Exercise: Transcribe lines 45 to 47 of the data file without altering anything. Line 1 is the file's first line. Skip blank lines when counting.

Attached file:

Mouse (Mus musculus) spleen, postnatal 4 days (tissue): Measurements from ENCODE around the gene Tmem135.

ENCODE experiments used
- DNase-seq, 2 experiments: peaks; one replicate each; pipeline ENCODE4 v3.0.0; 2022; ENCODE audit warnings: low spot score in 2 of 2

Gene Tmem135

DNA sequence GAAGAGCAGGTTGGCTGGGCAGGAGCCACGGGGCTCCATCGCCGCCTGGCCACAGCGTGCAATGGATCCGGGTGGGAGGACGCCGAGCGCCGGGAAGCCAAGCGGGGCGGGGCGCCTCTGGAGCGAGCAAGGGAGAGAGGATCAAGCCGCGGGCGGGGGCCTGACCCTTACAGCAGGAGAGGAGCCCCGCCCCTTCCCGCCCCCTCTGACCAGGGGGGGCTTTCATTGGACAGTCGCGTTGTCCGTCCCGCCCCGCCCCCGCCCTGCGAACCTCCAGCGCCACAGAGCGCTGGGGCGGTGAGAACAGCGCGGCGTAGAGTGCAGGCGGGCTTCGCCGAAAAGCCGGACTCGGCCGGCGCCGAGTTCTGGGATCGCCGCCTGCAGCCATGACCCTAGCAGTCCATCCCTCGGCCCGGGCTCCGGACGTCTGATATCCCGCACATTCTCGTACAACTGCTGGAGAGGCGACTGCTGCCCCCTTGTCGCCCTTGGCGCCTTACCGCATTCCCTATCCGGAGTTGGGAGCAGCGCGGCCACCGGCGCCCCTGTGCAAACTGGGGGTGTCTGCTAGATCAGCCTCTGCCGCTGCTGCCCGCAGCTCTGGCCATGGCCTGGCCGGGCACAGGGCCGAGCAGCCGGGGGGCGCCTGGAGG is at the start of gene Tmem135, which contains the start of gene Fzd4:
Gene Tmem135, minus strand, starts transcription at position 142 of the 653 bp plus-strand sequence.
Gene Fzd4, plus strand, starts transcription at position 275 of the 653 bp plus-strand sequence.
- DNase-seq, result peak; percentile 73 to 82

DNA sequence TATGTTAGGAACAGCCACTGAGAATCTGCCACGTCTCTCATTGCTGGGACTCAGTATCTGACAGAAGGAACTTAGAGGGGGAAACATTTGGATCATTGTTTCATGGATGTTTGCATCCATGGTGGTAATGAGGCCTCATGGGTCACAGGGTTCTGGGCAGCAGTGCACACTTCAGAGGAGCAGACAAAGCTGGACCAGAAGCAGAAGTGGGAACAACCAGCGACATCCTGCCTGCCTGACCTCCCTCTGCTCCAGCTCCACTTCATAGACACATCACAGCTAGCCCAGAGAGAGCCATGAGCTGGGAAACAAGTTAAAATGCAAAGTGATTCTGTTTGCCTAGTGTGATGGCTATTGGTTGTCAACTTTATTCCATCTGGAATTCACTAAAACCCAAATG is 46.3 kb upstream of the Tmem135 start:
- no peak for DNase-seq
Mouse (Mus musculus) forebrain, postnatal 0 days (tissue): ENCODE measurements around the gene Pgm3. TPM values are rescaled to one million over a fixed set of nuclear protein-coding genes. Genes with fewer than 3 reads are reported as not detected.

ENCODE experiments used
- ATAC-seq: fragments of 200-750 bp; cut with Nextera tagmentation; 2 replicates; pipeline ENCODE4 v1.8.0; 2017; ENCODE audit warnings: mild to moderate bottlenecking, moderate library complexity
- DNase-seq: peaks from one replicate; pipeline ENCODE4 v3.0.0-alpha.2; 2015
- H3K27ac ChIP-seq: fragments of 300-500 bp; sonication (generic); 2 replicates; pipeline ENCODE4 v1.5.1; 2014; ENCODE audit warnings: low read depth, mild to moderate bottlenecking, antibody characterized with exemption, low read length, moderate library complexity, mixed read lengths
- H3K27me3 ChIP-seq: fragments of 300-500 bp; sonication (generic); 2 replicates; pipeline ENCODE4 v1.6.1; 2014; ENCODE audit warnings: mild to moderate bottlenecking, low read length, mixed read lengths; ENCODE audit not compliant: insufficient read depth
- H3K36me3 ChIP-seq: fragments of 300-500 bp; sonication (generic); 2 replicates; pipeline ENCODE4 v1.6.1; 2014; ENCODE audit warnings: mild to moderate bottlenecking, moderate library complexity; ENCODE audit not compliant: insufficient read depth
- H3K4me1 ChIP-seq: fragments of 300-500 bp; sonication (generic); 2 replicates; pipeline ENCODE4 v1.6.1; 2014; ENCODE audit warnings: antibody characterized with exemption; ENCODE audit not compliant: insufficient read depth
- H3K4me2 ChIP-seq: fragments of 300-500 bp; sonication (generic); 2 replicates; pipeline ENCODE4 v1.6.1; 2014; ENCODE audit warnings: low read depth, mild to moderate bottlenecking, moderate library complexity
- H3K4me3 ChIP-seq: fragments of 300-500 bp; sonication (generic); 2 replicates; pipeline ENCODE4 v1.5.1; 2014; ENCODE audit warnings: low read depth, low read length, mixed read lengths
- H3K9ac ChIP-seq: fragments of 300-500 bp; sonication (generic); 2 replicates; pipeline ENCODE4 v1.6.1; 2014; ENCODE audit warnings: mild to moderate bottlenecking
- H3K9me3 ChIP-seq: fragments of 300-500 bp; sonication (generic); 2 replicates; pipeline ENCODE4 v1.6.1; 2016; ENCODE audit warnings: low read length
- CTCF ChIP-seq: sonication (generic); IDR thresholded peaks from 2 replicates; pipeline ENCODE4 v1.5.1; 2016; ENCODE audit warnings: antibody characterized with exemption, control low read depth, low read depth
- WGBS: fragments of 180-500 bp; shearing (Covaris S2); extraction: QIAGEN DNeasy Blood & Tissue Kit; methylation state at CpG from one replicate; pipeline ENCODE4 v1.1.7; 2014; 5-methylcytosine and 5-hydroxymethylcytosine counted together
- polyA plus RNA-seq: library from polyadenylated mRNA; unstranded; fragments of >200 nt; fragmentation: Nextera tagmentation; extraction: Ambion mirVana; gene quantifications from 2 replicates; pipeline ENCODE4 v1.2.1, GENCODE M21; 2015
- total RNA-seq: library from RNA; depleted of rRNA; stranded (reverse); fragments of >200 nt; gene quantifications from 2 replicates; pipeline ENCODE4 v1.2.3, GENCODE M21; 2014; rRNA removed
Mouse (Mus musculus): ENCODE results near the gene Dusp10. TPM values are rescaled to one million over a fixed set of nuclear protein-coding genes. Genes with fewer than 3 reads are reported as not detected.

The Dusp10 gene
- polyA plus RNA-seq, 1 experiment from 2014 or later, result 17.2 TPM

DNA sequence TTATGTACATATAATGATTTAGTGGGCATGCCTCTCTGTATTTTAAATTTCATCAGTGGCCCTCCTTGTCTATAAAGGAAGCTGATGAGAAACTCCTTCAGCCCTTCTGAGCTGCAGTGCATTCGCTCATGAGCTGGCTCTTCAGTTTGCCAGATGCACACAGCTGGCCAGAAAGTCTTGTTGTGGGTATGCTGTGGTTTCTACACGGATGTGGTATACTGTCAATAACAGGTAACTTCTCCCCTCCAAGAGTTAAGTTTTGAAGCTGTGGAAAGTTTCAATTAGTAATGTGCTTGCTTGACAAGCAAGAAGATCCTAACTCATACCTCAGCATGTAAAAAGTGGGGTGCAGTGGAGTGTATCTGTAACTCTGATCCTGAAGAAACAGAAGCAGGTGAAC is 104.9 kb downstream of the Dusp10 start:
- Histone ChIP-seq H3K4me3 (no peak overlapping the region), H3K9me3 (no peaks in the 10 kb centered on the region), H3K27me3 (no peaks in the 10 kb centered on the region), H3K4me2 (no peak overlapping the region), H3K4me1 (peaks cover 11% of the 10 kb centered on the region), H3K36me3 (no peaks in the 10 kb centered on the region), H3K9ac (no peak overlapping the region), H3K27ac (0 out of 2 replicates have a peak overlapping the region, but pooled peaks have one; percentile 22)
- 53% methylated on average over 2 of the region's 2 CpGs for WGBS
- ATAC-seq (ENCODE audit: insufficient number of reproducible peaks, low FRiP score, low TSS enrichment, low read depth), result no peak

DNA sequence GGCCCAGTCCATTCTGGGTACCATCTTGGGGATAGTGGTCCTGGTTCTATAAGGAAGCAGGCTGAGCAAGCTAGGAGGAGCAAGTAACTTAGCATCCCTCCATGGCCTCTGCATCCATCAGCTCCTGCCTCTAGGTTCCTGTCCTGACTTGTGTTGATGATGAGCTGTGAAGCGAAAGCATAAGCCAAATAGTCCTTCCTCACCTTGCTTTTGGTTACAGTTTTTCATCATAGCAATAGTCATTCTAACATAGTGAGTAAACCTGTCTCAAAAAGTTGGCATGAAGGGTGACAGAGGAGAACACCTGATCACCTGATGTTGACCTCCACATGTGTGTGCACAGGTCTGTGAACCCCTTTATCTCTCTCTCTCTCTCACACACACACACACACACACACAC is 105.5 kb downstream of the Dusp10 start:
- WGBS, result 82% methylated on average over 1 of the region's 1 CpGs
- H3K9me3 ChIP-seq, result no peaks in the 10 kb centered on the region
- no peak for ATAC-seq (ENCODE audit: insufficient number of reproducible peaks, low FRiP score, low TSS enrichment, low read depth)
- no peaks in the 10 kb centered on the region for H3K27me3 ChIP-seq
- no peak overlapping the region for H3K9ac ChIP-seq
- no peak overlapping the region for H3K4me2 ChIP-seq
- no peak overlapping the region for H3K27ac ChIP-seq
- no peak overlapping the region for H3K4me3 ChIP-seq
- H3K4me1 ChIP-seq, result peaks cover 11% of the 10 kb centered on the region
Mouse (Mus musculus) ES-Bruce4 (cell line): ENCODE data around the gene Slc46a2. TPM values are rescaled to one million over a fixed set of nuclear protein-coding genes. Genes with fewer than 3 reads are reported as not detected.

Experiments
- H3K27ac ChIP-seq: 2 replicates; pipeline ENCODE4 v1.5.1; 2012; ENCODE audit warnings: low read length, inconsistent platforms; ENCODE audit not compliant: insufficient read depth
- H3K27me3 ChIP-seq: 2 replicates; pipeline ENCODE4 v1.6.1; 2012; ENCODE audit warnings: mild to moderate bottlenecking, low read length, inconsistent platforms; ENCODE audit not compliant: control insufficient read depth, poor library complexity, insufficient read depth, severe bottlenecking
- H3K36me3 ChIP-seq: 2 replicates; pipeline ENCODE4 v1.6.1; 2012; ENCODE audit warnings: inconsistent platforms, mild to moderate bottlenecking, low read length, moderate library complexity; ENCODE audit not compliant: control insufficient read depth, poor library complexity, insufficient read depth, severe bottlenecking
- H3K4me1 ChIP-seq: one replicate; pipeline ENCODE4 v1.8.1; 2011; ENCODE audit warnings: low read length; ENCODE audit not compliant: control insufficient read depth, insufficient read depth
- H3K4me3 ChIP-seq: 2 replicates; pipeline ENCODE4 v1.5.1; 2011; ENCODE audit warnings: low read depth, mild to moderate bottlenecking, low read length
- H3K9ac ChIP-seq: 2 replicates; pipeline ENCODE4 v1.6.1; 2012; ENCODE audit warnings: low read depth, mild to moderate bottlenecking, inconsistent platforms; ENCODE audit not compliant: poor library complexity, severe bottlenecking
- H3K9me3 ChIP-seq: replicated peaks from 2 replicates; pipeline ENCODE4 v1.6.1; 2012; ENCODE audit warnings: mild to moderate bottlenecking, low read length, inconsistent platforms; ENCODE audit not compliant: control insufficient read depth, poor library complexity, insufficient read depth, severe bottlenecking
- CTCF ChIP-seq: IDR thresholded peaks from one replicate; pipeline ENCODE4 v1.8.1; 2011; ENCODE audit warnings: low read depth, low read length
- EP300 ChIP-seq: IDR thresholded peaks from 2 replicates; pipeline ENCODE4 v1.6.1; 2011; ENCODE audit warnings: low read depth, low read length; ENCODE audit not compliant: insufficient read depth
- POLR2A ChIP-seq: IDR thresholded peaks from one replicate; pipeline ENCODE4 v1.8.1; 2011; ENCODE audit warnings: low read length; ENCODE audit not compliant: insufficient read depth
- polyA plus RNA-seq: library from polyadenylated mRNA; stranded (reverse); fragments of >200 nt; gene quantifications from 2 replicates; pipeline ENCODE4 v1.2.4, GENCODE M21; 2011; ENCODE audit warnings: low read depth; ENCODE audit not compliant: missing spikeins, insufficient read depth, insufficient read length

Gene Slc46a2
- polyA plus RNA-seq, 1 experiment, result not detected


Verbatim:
Experiments
- H3K27ac ChIP-seq: 2 replicates; pipeline ENCODE4 v1.5.1; 2012; ENCODE audit warnings: low read length, inconsistent platforms; ENCODE audit not compliant: insufficient read depth
- H3K27me3 ChIP-seq: 2 replicates; pipeline ENCODE4 v1.6.1; 2012; ENCODE audit warnings: mild to moderate bottlenecking, low read length, inconsistent platforms; ENCODE audit not compliant: control insufficient read depth, poor library complexity, insufficient read depth, severe bottlenecking